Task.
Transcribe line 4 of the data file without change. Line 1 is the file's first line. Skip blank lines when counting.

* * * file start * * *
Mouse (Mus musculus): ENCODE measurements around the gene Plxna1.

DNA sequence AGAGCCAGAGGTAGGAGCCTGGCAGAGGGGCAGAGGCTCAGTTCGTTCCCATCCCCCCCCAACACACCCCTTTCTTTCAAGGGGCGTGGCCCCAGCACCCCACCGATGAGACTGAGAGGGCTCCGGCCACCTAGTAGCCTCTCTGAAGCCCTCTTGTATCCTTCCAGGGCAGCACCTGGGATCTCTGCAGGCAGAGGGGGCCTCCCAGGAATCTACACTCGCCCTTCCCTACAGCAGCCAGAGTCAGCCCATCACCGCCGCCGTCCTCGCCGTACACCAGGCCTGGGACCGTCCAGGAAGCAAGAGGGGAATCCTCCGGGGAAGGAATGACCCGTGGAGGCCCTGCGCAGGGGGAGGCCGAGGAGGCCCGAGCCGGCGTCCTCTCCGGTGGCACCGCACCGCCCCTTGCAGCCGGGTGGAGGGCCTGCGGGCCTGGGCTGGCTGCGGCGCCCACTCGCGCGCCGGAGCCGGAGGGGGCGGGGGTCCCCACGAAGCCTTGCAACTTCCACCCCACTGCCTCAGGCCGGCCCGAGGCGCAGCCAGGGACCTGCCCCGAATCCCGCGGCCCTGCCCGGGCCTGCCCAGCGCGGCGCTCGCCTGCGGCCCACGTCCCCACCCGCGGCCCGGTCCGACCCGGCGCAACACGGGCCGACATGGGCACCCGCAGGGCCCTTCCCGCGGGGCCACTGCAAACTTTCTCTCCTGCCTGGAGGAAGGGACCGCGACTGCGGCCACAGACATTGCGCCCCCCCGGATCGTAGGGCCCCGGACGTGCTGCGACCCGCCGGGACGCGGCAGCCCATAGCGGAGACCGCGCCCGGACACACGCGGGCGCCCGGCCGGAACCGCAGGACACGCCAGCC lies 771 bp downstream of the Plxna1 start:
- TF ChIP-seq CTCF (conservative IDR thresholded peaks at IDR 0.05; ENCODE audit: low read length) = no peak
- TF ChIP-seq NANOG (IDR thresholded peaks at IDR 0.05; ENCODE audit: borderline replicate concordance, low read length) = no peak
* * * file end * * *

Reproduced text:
- TF ChIP-seq NANOG (IDR thresholded peaks at IDR 0.05; ENCODE audit: borderline replicate concordance, low read length) = no peak